Cuba Gooding Jr.'s plea is overshadowed by 12 new misconduct allegations
Oscar winner Cuba Gooding Jr. has pleaded not guilty to four misdemeanor counts related to two allegations of sexual misconduct in New York.
The “Jerry Maguire” star, 51, already faced a charge of forcible touching related to an incident at a Manhattan bar over the summer. But a new charge laid out in the indictment Tuesday stems from an October 2018 allegation by a second woman.
The “American Crime Story” star surrendered to law enforcement and was processed before the hearing on Tuesday. He arrived in handcuffs to New York Supreme Court, where he appeared alongside attorney Mark J. Heller. After the arraignment, a judge released the actor on his own recognizance.
According to the indictment, the 2018 incident took place at Tao nightclub on Oct. 24, 2018. There, Gooding allegedly pinched the buttocks of a woman without her consent and also made sexually suggestive remarks to her. He denied his conduct and stated that he would never return to the downtown nightclub again, prosecutors said.
According to court documents obtained by The Times, Assistant Dist. Atty. Jenna Long on Tuesday also introduced new alleged evidence of sexual abuse that detailed a dozen similar instances. At least 12 women alleged misconduct, including forcibly touching them without their consent at restaurants and clubs across the country. The allegations date from 2001 to 2018.
Gooding has been embroiled in the legal saga since the summer. He first turned himself in to New York authorities in June after a woman alleged that he grabbed her breast while he was intoxicated in a Manhattan nightclub. The actor was then charged with one count of forcible touching, a misdemeanor offense, and pleaded not guilty shortly thereafter.
Oscar winner Cuba Gooding Jr. surrendered to New York authorities on Thursday following allegations that he groped a woman at a Manhattan nightclub over the weekend, according to the New York Police Dept.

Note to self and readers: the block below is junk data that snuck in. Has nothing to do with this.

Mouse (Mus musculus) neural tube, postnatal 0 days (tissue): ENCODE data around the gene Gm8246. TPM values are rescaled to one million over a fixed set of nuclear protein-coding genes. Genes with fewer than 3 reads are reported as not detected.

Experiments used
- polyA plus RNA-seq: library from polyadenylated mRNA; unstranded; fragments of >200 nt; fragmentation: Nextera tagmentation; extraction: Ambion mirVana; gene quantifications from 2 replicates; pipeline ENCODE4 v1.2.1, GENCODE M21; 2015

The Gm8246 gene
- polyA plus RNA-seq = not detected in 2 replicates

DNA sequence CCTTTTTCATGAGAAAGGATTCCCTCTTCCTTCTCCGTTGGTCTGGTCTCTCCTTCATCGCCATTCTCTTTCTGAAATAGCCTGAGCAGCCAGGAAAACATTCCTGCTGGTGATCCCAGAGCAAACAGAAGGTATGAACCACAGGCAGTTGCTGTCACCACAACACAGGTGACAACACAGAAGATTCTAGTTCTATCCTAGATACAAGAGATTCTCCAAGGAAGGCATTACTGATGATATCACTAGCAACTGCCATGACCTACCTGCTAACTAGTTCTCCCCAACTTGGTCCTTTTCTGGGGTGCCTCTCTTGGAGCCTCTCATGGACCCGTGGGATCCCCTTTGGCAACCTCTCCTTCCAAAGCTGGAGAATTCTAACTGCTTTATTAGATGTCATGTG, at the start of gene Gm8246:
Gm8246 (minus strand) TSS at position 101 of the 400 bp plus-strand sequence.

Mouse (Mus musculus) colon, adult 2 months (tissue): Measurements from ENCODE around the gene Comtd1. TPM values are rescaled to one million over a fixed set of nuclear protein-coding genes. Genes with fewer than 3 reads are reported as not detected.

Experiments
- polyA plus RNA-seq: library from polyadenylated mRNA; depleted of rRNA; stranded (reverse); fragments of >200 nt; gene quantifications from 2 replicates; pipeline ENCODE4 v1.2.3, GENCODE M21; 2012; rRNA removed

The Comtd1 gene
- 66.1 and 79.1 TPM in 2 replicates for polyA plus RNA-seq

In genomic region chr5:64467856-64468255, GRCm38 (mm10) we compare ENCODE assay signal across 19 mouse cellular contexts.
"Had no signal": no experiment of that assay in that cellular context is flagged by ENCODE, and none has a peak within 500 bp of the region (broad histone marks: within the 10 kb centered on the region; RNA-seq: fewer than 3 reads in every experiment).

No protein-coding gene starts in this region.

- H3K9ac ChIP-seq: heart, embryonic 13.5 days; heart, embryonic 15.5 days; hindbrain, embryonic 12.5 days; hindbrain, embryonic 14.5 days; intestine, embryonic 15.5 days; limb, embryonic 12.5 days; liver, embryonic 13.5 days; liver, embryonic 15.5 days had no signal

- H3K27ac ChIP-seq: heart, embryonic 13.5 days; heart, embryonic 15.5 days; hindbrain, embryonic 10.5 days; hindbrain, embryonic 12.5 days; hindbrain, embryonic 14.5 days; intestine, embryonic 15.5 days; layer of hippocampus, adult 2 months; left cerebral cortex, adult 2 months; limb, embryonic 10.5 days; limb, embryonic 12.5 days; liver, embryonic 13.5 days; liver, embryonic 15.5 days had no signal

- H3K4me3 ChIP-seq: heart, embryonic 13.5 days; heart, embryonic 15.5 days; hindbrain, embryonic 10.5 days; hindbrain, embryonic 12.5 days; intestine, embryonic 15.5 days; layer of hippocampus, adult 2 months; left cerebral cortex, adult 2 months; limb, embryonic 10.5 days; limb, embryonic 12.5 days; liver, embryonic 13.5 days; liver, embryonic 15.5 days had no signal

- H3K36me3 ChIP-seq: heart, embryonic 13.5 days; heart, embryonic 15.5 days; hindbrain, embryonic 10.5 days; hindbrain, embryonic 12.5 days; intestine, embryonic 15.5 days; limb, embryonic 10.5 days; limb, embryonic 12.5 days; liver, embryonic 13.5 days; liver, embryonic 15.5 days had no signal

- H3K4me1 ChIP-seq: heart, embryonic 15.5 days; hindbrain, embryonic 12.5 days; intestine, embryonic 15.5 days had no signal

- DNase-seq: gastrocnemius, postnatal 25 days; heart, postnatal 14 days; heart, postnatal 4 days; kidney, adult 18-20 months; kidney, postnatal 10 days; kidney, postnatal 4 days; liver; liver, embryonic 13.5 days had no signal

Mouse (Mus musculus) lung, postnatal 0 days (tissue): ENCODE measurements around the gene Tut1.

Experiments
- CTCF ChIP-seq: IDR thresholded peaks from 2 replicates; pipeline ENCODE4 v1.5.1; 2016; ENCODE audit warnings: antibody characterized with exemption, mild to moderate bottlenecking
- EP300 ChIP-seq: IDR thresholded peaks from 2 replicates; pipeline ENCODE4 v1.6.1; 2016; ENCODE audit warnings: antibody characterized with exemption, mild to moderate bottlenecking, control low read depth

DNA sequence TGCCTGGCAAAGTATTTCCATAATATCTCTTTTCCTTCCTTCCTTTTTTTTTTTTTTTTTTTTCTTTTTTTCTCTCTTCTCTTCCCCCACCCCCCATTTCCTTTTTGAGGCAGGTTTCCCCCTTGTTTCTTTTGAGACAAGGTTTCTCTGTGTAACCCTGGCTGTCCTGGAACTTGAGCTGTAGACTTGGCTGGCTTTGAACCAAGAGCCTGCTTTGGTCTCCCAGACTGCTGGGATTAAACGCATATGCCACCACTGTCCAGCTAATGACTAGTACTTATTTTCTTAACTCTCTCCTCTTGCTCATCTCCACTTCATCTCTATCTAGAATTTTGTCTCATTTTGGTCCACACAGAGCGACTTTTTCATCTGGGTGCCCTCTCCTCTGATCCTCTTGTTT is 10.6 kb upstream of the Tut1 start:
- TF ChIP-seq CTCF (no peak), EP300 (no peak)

Gooding’s defense team previously requested that the case be dismissed based on accounts of two witnesses who say the incident never happened and a short video to support that claim. That motion was denied in early August, with the judge ruling that the conflicting accounts should be resolved at a trial.
Speaking to reporters outside the courthouse on Tuesday, Heller said prosecutors applied a rarely used criminal procedure to move the case from a lower court to a higher court “because they were not prepared to move forward” and accused them of prolonging the case by starting it over.
Heller said he is completely confident that Gooding is innocent, and he asked that the court send the case out for trial on Tuesday as well.
“The defendant’s life is put on hold,” Heller said. “And we feel four months is far too long a period of time to put a person’s life like Cuba’s on hold.”
Gooding has long been dogged by accusations of hard partying and questionable behavior. When discussing that reputation in June, his attorney told The Times that he’s “very, very outgoing. He’s very friendly. He’s very jovial. I guess the word is, sometimes he’s frisky but he’s not inappropriate.”
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